1917: Clarifying Convention Confusion
Zeta Chapter (Goucher) and Baltimore Alumnae Chapter were to host the 1917 Convention at the Stafford Hotel in Baltimore and they selected the last week in March, citing Baltimore’s summer heat and the convenience of the Easter vacation for travel. It proved to be an auspicious decision. One week after Convention adjourned, on April 6, 1917, President Wilson, who won his reelection in 1916 by taking a stance in favor of neutrality announced, “the world must be made safe for democracy,” and asked Congress for a declaration of war against Germany. All unnecessary travel was curtailed and scheduled Conventions were cancelled.
The 1917 Convention business included eliminating the confusion over the numbering of the Conventions. Unanimous approval made the 1917 Convention the 31st in the 43rd year of the Sorority, and past Conventions, beginning with the very first anniversary, were renumbered for the records. Also approved was the motion that all future Conventions be held during the summer months.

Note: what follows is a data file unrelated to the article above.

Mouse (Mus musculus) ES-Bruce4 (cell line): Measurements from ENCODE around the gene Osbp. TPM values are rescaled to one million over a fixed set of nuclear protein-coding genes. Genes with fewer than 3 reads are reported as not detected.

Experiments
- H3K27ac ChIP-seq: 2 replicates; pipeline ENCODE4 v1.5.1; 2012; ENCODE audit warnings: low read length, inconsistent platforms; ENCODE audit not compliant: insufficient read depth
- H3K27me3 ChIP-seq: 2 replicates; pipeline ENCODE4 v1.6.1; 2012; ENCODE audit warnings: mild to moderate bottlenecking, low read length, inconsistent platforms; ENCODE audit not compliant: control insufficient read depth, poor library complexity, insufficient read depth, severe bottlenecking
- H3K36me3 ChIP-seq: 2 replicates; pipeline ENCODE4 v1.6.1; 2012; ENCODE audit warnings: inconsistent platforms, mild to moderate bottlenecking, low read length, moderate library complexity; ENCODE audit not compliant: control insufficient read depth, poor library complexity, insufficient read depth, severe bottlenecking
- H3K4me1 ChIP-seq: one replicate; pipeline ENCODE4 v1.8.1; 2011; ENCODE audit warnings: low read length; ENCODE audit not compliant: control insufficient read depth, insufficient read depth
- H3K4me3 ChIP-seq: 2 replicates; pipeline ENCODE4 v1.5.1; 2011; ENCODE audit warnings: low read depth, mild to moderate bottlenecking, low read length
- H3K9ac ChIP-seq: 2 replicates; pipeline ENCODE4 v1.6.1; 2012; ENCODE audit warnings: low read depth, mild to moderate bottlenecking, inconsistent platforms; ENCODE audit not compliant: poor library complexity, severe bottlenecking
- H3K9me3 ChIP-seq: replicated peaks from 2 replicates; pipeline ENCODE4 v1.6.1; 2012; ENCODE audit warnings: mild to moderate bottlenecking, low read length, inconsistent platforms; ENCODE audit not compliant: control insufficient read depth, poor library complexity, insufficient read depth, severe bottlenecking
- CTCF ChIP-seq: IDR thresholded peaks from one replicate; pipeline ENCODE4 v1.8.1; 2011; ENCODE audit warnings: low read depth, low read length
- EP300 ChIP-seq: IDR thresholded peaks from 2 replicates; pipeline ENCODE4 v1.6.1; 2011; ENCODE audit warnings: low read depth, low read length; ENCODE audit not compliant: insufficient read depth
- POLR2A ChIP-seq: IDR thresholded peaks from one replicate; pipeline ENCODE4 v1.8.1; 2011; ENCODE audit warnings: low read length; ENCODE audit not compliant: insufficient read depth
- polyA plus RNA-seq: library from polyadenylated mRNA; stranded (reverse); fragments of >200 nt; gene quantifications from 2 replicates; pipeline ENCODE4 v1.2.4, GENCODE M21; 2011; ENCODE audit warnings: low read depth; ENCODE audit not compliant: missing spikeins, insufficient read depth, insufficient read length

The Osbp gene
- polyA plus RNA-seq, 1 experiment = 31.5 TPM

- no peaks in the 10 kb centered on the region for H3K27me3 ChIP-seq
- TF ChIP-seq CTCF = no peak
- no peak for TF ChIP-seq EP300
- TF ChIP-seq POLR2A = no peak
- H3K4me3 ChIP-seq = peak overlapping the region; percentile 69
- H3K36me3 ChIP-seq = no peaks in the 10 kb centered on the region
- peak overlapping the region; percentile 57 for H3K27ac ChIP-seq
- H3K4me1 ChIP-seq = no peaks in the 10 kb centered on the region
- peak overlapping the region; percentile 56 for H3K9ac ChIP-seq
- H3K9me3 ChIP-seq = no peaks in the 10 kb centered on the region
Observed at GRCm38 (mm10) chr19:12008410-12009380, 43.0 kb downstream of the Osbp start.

Lillian Thompson (Michigan, 1892), Gamma Phi Beta’s National Panhellenic Conference delegate, released a statistical report she prepared covering each college chapter of the Sorority. Her report led to the introduction of standards for Measurement of Chapter Efficiency across seven areas: officers, social service, uniform examinations, initiation, personal involvement, social activities and house operations.
Pictured above: A guest book from Omicron Chapter (Illinois at Urbana-Champaign) with President Woodrow Wilson’s signature second from the bottom, May 19, 1917. President Wilson’s daughters, Margaret Wilson (Goucher, 1904) and Jessie Wilson Sayre (Goucher, 1905), were Gamma Phi Betas at Zeta Chapter (Goucher).